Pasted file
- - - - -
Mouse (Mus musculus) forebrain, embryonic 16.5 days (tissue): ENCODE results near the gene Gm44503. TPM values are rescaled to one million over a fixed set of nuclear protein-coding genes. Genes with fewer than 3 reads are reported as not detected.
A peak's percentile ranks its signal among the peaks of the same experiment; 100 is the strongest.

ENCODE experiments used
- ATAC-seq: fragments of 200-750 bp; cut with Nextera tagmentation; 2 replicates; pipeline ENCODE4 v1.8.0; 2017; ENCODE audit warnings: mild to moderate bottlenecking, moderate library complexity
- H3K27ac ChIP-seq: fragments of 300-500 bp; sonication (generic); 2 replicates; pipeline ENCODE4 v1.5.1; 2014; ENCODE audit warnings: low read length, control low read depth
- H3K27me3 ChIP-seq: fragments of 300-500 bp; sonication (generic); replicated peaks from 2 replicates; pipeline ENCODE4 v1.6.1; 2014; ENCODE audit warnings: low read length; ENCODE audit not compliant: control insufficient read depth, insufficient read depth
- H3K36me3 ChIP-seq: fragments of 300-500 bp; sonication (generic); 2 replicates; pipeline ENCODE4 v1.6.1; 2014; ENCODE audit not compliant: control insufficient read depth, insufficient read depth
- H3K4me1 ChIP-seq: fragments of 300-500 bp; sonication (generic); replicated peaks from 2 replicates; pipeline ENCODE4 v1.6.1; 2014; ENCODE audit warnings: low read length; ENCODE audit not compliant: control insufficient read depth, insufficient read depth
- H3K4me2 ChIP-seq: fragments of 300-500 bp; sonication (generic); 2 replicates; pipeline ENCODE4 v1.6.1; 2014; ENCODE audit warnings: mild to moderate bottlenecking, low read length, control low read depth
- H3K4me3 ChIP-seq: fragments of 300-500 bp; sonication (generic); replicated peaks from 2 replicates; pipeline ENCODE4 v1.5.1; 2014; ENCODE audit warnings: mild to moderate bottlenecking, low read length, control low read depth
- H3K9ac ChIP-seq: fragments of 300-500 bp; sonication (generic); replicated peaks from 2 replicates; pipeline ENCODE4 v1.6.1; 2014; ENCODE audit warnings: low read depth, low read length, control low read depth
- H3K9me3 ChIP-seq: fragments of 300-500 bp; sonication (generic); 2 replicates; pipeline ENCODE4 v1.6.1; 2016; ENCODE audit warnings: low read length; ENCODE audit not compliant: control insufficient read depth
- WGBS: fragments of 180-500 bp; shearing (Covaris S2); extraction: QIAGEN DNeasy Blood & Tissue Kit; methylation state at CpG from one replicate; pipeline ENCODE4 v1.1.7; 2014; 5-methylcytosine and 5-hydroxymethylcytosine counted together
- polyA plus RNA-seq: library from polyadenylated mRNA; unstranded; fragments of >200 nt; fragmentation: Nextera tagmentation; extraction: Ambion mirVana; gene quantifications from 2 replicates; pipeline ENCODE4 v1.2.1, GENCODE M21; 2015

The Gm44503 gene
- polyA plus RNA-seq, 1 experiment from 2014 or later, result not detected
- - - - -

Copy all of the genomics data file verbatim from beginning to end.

Mouse (Mus musculus) forebrain, embryonic 16.5 days (tissue): ENCODE results near the gene Gm44503. TPM values are rescaled to one million over a fixed set of nuclear protein-coding genes. Genes with fewer than 3 reads are reported as not detected.
A peak's percentile ranks its signal among the peaks of the same experiment; 100 is the strongest.

ENCODE experiments used
- ATAC-seq: fragments of 200-750 bp; cut with Nextera tagmentation; 2 replicates; pipeline ENCODE4 v1.8.0; 2017; ENCODE audit warnings: mild to moderate bottlenecking, moderate library complexity
- H3K27ac ChIP-seq: fragments of 300-500 bp; sonication (generic); 2 replicates; pipeline ENCODE4 v1.5.1; 2014; ENCODE audit warnings: low read length, control low read depth
- H3K27me3 ChIP-seq: fragments of 300-500 bp; sonication (generic); replicated peaks from 2 replicates; pipeline ENCODE4 v1.6.1; 2014; ENCODE audit warnings: low read length; ENCODE audit not compliant: control insufficient read depth, insufficient read depth
- H3K36me3 ChIP-seq: fragments of 300-500 bp; sonication (generic); 2 replicates; pipeline ENCODE4 v1.6.1; 2014; ENCODE audit not compliant: control insufficient read depth, insufficient read depth
- H3K4me1 ChIP-seq: fragments of 300-500 bp; sonication (generic); replicated peaks from 2 replicates; pipeline ENCODE4 v1.6.1; 2014; ENCODE audit warnings: low read length; ENCODE audit not compliant: control insufficient read depth, insufficient read depth
- H3K4me2 ChIP-seq: fragments of 300-500 bp; sonication (generic); 2 replicates; pipeline ENCODE4 v1.6.1; 2014; ENCODE audit warnings: mild to moderate bottlenecking, low read length, control low read depth
- H3K4me3 ChIP-seq: fragments of 300-500 bp; sonication (generic); replicated peaks from 2 replicates; pipeline ENCODE4 v1.5.1; 2014; ENCODE audit warnings: mild to moderate bottlenecking, low read length, control low read depth
- H3K9ac ChIP-seq: fragments of 300-500 bp; sonication (generic); replicated peaks from 2 replicates; pipeline ENCODE4 v1.6.1; 2014; ENCODE audit warnings: low read depth, low read length, control low read depth
- H3K9me3 ChIP-seq: fragments of 300-500 bp; sonication (generic); 2 replicates; pipeline ENCODE4 v1.6.1; 2016; ENCODE audit warnings: low read length; ENCODE audit not compliant: control insufficient read depth
- WGBS: fragments of 180-500 bp; shearing (Covaris S2); extraction: QIAGEN DNeasy Blood & Tissue Kit; methylation state at CpG from one replicate; pipeline ENCODE4 v1.1.7; 2014; 5-methylcytosine and 5-hydroxymethylcytosine counted together
- polyA plus RNA-seq: library from polyadenylated mRNA; unstranded; fragments of >200 nt; fragmentation: Nextera tagmentation; extraction: Ambion mirVana; gene quantifications from 2 replicates; pipeline ENCODE4 v1.2.1, GENCODE M21; 2015

The Gm44503 gene
- polyA plus RNA-seq, 1 experiment from 2014 or later, result not detected